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Resilience program improves psychosocial health among children with cancer

31 October 2017

A new pilot program found that brief intervention can improve the psychosocial health of children living with cancer.

Psychosocial stress from cancer is common and is often a major factor that affects the child’s quality of life. Although many paediatric palliative care programmes provide some form of support for the child and their family, very few provide standardized tools to manage this stress.

In response to this a clinical trial with 100 English-speaking patients between the ages of 12 and 25 years who were diagnosed with new or newly recurrent cancer were randomly assigned to receive psychosocial care called Promoting Resilience in Stress Management or PRISM.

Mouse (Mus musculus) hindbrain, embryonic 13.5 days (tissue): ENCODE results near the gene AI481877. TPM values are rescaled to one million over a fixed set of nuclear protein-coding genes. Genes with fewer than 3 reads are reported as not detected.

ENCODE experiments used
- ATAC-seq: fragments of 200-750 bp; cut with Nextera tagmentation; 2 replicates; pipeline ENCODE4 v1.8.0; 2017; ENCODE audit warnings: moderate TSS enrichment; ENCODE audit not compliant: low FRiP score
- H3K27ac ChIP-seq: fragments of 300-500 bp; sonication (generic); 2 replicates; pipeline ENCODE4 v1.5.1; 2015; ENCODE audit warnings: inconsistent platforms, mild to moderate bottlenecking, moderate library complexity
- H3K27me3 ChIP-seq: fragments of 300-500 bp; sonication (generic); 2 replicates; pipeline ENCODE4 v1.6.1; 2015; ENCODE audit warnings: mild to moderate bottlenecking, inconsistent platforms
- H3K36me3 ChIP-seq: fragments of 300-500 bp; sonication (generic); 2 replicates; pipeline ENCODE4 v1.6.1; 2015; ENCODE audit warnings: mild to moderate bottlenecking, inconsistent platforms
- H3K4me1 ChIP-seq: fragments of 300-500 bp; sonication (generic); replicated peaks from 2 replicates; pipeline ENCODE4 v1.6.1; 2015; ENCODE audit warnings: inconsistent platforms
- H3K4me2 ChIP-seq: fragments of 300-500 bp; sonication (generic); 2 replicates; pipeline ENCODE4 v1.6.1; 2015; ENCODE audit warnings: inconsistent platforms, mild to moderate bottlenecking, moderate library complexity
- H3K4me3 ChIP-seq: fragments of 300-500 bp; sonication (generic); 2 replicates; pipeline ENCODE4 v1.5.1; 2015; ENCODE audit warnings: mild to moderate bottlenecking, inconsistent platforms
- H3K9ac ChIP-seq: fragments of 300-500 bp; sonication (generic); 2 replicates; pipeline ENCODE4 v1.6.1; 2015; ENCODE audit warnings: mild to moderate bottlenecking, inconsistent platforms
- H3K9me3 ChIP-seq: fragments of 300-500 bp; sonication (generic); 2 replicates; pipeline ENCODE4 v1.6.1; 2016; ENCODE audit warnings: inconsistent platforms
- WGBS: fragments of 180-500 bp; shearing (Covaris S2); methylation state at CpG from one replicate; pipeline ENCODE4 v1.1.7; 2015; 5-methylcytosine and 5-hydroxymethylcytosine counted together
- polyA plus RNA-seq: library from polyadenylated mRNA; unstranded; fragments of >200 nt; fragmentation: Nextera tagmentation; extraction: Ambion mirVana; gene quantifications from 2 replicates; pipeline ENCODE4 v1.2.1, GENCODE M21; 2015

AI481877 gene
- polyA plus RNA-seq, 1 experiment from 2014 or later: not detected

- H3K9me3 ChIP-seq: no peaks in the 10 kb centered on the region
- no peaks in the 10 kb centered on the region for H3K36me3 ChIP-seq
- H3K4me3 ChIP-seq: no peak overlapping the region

Abby R. Rosenberg, MD, Director of Palliative Care and Resilience Research at Seattle Children's Research Institute and lead study author said, “The experience of cancer is stressful in all realms, but we tend to focus more on physical symptoms than the equally important social and emotional challenges. This is particularly true for adolescents and young adults who already struggle with normal developmental changes. When you throw cancer into the mix, it can become much harder."

PRISM was delivered in thirty minute to hour long sessions with a trained research associate, followed by a family meeting. The intervention provided internal resilience resources that strengthened stress management and goal setting. It resulted in  improved resilience, improved hope and quality of life as well as lowering stress in the majority of the children.  

The findings of the pilot program will be presented at the upcoming 2017 Palliative and Supportive Care in Oncology Symposium in San Diego, California. Click here, to read the full article. 

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